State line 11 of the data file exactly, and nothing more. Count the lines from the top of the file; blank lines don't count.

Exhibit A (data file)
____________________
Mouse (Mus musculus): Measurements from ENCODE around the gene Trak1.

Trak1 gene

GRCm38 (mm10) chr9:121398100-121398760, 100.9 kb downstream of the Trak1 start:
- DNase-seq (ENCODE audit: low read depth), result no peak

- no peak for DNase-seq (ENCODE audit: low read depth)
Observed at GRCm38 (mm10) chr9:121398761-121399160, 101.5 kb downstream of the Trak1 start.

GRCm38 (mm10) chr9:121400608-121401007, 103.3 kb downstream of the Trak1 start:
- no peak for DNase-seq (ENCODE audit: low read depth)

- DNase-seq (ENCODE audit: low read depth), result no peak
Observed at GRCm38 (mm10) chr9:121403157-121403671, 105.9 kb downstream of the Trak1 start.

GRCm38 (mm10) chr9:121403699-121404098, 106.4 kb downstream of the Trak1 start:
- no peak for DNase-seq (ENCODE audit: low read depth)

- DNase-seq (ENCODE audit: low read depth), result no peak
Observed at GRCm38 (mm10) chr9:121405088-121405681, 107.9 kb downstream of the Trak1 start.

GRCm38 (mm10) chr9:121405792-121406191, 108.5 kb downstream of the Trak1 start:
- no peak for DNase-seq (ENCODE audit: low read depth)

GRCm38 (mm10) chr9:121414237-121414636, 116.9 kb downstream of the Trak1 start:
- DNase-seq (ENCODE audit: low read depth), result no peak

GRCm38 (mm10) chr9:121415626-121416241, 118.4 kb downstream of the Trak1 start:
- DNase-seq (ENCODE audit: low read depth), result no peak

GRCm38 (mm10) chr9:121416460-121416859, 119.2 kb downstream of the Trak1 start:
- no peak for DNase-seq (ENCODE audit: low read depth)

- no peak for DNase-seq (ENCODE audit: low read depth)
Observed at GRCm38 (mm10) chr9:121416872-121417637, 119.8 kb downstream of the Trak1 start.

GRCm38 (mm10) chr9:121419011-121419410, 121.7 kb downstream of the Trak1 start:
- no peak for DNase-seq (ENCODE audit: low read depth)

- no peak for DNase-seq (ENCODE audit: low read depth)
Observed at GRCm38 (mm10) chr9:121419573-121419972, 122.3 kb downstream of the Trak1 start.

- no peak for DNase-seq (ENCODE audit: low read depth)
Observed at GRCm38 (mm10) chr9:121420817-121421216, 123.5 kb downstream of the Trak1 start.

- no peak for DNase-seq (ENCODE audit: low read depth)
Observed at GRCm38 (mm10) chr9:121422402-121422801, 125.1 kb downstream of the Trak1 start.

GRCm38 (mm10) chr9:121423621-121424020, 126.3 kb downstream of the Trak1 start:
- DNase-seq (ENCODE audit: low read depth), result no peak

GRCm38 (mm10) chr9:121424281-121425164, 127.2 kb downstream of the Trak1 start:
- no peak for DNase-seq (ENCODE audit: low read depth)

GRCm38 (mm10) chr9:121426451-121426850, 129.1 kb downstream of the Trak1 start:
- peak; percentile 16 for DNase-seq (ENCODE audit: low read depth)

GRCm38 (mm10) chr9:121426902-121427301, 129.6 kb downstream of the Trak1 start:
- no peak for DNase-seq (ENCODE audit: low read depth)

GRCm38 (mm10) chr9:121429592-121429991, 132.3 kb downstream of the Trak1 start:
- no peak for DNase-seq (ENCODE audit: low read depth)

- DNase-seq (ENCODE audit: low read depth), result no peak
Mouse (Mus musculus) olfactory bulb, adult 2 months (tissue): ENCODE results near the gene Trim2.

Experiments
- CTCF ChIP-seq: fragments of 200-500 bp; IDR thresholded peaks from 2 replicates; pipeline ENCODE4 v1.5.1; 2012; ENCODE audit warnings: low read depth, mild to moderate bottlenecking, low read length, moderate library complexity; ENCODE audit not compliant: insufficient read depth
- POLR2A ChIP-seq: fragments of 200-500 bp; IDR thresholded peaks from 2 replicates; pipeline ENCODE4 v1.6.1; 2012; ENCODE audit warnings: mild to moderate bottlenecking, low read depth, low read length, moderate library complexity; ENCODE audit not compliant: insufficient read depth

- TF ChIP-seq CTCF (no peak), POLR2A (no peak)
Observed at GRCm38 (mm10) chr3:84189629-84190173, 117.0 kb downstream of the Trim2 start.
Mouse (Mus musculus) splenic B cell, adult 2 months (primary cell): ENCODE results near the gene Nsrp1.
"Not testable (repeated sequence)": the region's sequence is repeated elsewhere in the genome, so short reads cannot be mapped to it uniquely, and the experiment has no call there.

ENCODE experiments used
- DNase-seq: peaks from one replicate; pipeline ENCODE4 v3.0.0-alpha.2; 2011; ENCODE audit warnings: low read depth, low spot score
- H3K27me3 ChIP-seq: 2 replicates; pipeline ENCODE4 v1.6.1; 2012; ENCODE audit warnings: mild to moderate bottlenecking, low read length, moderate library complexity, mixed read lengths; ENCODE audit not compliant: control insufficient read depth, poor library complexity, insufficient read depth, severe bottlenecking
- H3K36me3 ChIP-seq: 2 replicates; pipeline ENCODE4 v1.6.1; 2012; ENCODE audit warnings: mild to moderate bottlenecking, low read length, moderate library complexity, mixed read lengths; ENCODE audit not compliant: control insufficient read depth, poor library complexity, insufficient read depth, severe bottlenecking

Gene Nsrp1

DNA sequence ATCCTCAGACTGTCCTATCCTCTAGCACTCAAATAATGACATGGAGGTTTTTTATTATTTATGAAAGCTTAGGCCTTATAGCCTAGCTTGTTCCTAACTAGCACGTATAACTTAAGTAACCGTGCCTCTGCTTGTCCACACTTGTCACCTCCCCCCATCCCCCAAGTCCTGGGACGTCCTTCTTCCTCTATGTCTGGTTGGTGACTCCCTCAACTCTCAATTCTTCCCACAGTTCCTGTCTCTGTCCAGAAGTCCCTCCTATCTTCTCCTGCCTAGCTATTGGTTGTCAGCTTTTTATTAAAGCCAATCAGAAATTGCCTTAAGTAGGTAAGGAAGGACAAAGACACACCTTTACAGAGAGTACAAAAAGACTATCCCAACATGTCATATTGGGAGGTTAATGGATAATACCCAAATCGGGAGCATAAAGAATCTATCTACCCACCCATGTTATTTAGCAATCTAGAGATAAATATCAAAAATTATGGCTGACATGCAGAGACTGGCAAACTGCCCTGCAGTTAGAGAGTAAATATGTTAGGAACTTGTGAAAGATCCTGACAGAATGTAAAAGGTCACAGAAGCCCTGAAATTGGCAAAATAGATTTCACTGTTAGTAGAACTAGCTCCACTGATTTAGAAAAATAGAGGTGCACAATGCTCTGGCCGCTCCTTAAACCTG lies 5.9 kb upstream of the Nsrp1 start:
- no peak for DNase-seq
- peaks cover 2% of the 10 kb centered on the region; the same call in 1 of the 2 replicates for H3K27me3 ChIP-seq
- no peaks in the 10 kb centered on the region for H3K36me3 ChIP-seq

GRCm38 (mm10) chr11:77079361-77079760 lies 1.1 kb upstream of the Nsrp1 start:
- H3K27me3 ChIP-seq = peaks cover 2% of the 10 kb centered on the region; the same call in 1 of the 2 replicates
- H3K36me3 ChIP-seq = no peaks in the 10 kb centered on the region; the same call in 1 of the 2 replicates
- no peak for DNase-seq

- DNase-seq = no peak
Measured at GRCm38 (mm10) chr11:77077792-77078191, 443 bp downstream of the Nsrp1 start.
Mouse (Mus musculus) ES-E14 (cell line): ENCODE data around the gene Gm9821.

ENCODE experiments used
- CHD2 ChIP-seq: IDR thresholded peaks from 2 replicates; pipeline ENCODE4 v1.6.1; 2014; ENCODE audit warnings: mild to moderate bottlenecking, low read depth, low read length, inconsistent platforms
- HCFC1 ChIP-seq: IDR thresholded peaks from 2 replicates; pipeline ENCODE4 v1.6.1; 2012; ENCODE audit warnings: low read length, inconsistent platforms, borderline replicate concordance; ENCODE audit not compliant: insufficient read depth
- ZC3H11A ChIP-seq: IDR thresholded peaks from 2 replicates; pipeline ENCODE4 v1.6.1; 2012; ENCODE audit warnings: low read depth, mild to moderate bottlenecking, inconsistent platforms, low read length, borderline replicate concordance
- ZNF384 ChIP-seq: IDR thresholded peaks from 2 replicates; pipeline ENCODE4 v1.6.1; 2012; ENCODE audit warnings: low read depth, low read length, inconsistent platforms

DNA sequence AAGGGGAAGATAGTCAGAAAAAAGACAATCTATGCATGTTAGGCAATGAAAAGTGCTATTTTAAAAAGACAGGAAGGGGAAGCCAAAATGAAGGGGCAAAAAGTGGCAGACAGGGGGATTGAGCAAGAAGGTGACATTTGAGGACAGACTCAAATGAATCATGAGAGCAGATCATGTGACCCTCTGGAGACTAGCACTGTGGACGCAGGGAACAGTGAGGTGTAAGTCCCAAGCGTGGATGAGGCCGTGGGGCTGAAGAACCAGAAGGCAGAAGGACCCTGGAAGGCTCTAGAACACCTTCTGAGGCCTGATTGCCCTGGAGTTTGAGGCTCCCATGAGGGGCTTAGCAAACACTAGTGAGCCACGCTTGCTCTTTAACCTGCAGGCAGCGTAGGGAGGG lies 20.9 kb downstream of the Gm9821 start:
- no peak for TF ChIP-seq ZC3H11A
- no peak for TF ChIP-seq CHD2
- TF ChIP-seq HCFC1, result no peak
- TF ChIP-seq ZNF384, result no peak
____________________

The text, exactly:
GRCm38 (mm10) chr9:121403699-121404098, 106.4 kb downstream of the Trak1 start: